Living a life that has been filled with inescapable stress prepares no one who might be involved for much of a peaceful exit from it.  


Previous blogposts

Part 1 First two sentences Part 2 Pain is personal Also Pain is Personal addendum., Neurotags! Pain is Personal, Always.

Part 3a Pain is more than sensation: Backdrop Part 3b Pain is not receptor stimulation Part 3c: Pain depends on everything ever experienced by an individual

Part 4: Pain is a multidimensional experience across time

Part 5: Pain and purpose

Part 6a: Descartes and his era; Part 6b: History of pain - what’s in “Ref 4”?; Part 6c: History of pain, Ref 4, cont.. : There is no pain matrix, only a neuromatrix; Part 6d: History of Pain: Final takedown Part 6e: Pattern theories in the history of pain Part 6f: Evaluation of pain theories Part 6g: History of Pain, the cautionary tale. Part 6h: Gate Control Theory.

Part 7: Gate control theory has stood the test of time: Patrick David Wall;  Part 7bGate control: "The theory was a leap of faith but it was right!"

Part 8: Beyond the gate: Self as mayor Part 8b: 3-ring circus of self Part 8c: Getting objective about subjectivity

Part 9: Phantom pain - in the brain! Part 9b: Dawn of the Neuromatrix model Part 9cNeuromatrix: MORE than just spinal projection areas in thalamus and cortex Part 9d: More about phantom body pain in paraplegics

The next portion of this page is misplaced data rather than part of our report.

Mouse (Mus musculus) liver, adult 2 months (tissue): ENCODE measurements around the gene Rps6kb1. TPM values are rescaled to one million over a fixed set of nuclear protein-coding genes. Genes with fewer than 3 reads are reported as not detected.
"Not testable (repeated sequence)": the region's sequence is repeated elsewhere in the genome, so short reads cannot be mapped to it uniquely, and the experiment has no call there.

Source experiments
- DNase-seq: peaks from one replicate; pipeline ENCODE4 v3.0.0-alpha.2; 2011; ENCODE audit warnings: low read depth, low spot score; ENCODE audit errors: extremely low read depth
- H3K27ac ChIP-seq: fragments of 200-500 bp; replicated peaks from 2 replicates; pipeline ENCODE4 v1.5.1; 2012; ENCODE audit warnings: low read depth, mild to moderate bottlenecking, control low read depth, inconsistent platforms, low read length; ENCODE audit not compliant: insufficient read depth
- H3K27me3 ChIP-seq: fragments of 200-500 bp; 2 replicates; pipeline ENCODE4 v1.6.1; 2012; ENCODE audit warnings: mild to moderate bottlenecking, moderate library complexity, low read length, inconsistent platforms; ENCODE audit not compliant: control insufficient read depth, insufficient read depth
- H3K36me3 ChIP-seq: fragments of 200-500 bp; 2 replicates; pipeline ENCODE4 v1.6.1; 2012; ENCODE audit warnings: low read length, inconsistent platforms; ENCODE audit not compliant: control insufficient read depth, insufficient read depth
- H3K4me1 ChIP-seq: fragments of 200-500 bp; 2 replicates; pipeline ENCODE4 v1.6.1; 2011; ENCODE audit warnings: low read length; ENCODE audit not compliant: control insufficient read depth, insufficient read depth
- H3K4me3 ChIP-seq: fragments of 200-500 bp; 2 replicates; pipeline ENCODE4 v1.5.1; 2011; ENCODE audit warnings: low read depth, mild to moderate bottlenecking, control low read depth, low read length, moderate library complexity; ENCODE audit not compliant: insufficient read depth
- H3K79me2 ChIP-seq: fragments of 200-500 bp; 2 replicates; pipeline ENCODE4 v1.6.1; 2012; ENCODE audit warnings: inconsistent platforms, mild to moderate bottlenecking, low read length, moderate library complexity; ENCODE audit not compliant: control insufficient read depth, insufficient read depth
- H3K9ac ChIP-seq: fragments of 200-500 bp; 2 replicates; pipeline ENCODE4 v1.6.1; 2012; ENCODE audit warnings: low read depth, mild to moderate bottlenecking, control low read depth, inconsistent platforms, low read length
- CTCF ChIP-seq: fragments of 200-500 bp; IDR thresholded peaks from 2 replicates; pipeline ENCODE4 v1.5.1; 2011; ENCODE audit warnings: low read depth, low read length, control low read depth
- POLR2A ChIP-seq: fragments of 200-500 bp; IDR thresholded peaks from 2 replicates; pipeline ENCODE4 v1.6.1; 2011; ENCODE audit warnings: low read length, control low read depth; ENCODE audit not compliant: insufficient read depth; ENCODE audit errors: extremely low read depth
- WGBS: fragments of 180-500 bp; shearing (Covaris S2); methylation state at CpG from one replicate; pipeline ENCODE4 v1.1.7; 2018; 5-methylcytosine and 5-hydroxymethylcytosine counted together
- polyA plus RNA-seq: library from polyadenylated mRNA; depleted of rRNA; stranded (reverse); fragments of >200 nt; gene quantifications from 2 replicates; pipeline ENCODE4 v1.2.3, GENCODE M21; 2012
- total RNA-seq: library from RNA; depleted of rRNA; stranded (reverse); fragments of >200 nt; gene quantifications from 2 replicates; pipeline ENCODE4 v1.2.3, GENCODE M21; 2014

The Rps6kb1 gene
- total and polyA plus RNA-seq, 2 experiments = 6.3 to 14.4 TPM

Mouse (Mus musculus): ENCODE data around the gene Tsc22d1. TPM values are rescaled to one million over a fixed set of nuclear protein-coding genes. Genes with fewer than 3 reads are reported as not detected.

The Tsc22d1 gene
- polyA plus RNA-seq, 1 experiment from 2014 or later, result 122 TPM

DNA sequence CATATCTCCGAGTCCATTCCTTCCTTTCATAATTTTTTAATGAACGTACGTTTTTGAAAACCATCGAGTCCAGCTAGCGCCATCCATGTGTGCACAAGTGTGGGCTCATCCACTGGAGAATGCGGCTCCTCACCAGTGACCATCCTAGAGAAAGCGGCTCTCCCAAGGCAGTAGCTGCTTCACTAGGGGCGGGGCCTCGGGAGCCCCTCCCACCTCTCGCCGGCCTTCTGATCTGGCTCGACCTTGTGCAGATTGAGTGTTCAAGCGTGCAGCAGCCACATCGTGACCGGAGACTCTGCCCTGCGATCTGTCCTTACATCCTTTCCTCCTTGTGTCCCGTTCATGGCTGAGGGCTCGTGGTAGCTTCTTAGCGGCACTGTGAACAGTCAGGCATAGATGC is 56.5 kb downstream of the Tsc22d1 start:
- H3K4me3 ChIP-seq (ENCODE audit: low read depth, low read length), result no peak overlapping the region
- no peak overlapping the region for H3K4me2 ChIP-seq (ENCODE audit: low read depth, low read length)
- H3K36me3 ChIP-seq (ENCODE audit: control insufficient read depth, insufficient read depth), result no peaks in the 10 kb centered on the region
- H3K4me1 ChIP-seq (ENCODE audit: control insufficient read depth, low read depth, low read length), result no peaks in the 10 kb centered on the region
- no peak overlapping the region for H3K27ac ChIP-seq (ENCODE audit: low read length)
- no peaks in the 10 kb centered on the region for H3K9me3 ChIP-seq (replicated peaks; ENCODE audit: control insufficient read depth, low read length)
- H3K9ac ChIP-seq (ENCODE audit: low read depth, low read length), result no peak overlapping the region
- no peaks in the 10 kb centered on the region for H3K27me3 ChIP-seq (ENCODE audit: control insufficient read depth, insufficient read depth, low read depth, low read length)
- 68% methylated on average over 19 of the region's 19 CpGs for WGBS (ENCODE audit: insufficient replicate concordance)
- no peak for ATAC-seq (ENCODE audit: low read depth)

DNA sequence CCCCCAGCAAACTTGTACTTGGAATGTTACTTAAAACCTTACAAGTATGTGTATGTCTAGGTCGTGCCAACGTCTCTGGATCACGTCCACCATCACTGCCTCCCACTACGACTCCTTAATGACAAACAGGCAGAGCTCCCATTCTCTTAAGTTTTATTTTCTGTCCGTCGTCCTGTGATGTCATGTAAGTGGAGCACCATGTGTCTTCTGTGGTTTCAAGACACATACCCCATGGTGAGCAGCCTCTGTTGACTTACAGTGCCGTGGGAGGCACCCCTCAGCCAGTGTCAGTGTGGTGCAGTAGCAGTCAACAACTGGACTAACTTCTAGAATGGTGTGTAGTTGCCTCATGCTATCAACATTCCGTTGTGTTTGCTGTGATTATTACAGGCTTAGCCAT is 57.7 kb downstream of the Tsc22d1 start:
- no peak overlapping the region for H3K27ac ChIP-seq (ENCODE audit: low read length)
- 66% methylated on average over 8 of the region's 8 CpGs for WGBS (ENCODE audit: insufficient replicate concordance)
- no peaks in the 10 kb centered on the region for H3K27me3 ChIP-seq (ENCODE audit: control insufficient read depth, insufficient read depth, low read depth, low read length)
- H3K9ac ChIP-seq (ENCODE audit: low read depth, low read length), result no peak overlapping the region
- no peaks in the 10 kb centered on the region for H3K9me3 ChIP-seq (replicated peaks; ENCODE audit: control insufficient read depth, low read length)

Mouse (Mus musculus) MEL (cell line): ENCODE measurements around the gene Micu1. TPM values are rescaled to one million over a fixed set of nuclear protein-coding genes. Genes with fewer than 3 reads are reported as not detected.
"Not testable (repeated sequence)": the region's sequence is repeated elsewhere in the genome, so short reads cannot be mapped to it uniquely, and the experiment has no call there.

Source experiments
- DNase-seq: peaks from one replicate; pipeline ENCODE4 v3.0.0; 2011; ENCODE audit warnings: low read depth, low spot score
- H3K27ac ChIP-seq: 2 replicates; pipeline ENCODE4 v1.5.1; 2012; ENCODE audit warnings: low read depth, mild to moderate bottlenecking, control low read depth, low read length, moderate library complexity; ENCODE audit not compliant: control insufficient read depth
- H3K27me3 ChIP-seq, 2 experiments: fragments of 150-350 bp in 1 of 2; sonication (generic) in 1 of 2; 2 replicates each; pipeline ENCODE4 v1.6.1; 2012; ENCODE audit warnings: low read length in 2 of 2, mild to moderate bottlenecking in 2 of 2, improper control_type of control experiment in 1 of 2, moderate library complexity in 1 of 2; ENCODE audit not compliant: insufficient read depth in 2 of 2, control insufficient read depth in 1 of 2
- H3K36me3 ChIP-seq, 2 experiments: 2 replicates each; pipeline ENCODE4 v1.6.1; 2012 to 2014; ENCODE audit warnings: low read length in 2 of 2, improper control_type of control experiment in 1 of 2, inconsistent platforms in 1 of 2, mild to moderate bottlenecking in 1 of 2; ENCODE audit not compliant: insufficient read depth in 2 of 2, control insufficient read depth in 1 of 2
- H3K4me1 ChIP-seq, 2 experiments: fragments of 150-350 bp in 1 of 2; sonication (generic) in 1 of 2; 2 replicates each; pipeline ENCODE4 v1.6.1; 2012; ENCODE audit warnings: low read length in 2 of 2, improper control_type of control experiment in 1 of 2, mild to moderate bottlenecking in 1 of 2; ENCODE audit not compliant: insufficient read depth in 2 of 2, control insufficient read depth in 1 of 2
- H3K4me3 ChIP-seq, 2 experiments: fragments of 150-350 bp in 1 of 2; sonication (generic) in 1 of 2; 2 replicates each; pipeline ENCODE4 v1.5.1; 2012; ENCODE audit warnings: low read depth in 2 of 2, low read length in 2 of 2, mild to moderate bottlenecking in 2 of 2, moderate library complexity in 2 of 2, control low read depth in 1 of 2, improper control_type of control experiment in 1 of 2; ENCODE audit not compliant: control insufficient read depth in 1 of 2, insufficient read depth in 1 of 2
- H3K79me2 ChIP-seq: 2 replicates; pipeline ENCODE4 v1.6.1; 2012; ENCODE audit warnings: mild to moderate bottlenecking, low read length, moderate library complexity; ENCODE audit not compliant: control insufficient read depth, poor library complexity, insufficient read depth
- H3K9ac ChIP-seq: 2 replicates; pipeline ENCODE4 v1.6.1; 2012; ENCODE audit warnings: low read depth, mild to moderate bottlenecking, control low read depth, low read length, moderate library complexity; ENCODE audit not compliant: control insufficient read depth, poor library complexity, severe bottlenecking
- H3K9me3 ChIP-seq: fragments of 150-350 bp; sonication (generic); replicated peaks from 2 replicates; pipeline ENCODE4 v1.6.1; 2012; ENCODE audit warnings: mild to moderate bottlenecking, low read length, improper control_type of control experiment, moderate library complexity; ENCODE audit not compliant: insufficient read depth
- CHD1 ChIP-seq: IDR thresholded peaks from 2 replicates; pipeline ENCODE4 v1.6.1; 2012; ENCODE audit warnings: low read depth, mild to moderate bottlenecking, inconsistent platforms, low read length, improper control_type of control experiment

Part 10: "We don't need a body to feel a body." Part 10b: Conclusion1: The brain generates its own experience of being in a body Part 10c:Conclusion 2: Your brain, not your body, tells you what you're feeling Part 10dConclusion 3: The brain's sense of "Self" can INclude missing parts, or EXclude actual parts, of the biological body Part 10eThe neural network that both comprises and moves "Self" is (only)modified by sensory experience

Part 11We need a new conceptual brain model! Part 11b: Intro to a new conceptual nervous system Part 11c: Older brain models just don't cut it Part 11d: The NEW brain model!

Part 12: Action! 12b: Examining the motor system, first pass. 12c: Motor output and nervous systems - where they EACH came from Part 12d... deeper and deeper into basal ganglia Part 12e: Still awfully deep in basal ganglia Part 12f: Surfacing out of basal ganglia Part 12gThe Action-Neuromatrix 

Part 13: Pain and Neuroplasticity Part 13b: Managing neuroplasticity

Part 14: Side trip out to the periphery! Part 14b: Prevention of pain neurotags is WAY easier than cure Part 14cPW Nathan was an interesting pain researcher  Part 14dBrain glia are from neuroectoderm and PNS glia are from neural crest Part 14e: The stars in our headsPart 14f: Gleeful about glia Part 14g: ERKs and MAPKs and pain Part 14h: glia-fication of nociceptive input 14i: molecular mediators large and small Part 14j: Neurons, calling glia (over, do you read?) Part 14k: Glia calling glia, over. Do you read? Part 14l: satellite cell and neuron cell body interactions, and we're outta here!

Part 15: Prevention of neurobiological hoarding behaviour by dorsal horn and DRG glia is easier than clutter-busting after the fact

Part 16: Apples are to fruit as cows are to animals as nociceptive input is to pain